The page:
Considerations for a Scottish Golf Vacation

There’s golf, and then there’s golf in Scotland.  You’ll be playing in the centuries-old home of the sport and you’ll have historic backdrops and majestic coastlines while playing, to say nothing of the warm hospitality and great side trips that await you when you’re not on the green.  But there’s a lot to think about when planning such a trip, so we’ve put together a few of the most important considerations for you.

Bring Friends

This will be a trip of a lifetime, so you’ll want to bring some friends with you.  They don’t have to be an amazing golfer to want to come.  As long as they are up for an amazing adventure, they’re going to have a great time.  Golf will certainly be at the center of the trip, but there’s plenty to enjoy in Scotland besides that.

Think Regionally

A big mistake that Americans often make, not just with a Scottish golfing trip, but with traveling to Europe in general, is the tendency to want to “do all the things.”  For some reason we think we’ll never come back to Europe so we have to try to see all of it on this trip.  This is a terrible strategy.  Instead of pretending that seeing all or even most of it is possible, pick a few places that matter and build a trip that you’ll remember, not a vacation that will live only as a blur in your mind.  The biggest regions for golf are East Lothian, the Kingdom of Fife (home to St. Andrews), and the Ayshire Coast, with three Open courses in Trump Turnberry, Royal Troon (with its quirky railway hole), and Prestwick (golf’s oldest Major).

Gear Up

Bring plenty of your own golf balls: you won’t find any abroad at such good rates as you’ll find here in the homeland.  Also don’t forget your rain gear, even if sun is in the forecast.  It’s Scotland so the weather changes all the time.

Know What You Need for St. Andrews

Don’t go to Scotland and miss St. Andrew’s.  You’ll regret it.  There are three ways to get in:

  • Advance Application — these open in late August through early September and you can enter up to eight names across six weeks for the following year’s peak season (mid-April through mid-October).  You’ll be notified of application results in October.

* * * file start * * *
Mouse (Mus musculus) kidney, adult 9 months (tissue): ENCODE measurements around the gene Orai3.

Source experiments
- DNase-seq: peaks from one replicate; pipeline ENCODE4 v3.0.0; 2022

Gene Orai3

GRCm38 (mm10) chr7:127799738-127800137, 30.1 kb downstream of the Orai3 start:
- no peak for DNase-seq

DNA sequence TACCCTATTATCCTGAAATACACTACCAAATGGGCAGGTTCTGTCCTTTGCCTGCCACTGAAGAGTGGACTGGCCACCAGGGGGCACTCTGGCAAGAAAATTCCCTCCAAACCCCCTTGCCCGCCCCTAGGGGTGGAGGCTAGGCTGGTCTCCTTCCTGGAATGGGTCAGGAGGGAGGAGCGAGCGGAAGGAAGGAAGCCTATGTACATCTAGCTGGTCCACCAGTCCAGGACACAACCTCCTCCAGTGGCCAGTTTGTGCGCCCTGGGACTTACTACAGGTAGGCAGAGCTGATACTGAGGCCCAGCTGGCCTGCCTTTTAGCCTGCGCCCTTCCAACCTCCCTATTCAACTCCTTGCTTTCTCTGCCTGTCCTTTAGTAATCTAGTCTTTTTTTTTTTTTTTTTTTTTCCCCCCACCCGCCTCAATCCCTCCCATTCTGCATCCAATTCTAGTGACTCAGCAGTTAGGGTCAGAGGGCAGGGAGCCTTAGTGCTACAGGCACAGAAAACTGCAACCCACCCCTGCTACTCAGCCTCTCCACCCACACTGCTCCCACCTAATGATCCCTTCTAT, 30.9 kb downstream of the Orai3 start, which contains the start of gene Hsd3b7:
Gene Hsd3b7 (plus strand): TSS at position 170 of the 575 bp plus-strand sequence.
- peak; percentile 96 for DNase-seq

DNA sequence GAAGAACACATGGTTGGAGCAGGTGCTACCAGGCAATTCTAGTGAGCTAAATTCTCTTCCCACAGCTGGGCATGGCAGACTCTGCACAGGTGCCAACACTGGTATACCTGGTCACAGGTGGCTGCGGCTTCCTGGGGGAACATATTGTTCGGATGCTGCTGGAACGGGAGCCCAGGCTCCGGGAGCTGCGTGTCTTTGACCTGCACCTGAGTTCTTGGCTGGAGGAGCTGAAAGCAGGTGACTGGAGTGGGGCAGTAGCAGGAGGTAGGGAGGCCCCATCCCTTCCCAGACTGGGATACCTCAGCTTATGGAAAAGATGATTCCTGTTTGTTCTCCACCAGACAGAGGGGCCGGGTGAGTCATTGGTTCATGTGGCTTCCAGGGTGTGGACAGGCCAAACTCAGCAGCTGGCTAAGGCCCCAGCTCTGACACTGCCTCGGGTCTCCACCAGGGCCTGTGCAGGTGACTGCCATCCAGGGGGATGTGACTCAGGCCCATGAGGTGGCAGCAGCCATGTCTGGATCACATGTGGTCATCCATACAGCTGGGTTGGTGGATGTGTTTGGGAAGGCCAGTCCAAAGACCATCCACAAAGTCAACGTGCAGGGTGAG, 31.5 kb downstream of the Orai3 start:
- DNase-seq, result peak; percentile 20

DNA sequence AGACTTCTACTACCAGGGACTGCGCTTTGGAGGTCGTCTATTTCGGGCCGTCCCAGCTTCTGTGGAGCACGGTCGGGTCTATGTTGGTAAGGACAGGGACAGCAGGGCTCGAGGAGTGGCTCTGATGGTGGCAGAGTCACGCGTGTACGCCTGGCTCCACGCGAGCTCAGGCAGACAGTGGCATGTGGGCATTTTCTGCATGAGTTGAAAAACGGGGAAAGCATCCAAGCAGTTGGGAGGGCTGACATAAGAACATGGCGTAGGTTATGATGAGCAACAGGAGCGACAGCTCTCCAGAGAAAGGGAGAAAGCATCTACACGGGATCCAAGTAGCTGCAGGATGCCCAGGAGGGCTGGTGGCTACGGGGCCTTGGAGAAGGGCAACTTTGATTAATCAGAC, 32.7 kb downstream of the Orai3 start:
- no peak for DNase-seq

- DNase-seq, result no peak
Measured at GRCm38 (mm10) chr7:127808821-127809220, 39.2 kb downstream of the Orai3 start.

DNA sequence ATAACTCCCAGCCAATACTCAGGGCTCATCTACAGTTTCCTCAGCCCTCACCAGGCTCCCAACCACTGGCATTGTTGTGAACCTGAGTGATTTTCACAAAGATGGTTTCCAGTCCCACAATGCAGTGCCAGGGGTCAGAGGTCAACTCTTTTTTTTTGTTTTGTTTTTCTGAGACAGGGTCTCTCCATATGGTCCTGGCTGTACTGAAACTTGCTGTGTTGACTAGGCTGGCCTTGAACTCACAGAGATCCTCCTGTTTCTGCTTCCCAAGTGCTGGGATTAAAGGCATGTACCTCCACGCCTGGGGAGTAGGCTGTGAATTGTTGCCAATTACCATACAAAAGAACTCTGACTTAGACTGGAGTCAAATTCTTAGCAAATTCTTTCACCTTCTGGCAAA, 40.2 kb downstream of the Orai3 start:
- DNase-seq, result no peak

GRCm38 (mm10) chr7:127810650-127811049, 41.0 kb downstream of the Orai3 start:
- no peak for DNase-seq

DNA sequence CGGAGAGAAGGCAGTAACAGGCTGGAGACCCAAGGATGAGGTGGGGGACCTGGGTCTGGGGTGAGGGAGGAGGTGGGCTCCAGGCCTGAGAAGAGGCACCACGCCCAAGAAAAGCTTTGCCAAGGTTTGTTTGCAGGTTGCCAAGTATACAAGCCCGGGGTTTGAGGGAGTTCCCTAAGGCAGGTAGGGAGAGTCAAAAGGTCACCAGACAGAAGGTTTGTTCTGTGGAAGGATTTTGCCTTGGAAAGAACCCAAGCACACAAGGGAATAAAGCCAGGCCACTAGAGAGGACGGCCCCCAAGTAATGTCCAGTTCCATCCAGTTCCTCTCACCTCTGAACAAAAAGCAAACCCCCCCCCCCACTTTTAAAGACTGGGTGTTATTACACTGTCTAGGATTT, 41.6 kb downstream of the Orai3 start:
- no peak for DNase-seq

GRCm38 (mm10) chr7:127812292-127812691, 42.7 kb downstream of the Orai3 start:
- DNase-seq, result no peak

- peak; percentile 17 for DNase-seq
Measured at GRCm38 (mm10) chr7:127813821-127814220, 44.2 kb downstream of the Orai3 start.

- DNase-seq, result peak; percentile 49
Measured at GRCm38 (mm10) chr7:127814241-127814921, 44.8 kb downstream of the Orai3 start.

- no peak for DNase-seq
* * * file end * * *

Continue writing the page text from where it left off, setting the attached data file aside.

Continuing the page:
• Daily Ballot — if you don’t get a tee time through Advance Application, you can try the tee time lottery which takes place two days prior to each day of play.
  • Stand-By List — Every day there are between 10-30 tee slots available, on average, which are taken on a first-come, first-served basis.  There’s no luck involved here, as with the previous two lotteries.  You just need to get the starter’s hut at the first tee early in the morning.

The majority of people get to play St. Andrew’s through one of these methods and pay the public green fee of $220.  If you don’t want to mess with any of that, a guaranteed tee time at St. Andrew’s can be had for around $1000.  Various tour operators have these sorts of privileges with St. Andrew’s.

Tours and Consultants

Speaking of tour operators, if you aren’t sure about putting together the jigsaw puzzle of a Scottish trip, which starts with the simple issue of how you’re getting around (should you drive yourself, get a driver, or take the train), you can always hire a tour operator or a consultant.  They can listen to your perspectives and what you’re hoping to do and see and try to put together an itinerary that makes sense for you.

Whether you do it yourself or get help, always keep in mind that you need to plan at least 9-12 months in advance of your visit in order to make the most of the 500+ courses that Scotland offers.

Have you golfed in Scotland?  How was it?  Let us know in the comments below.

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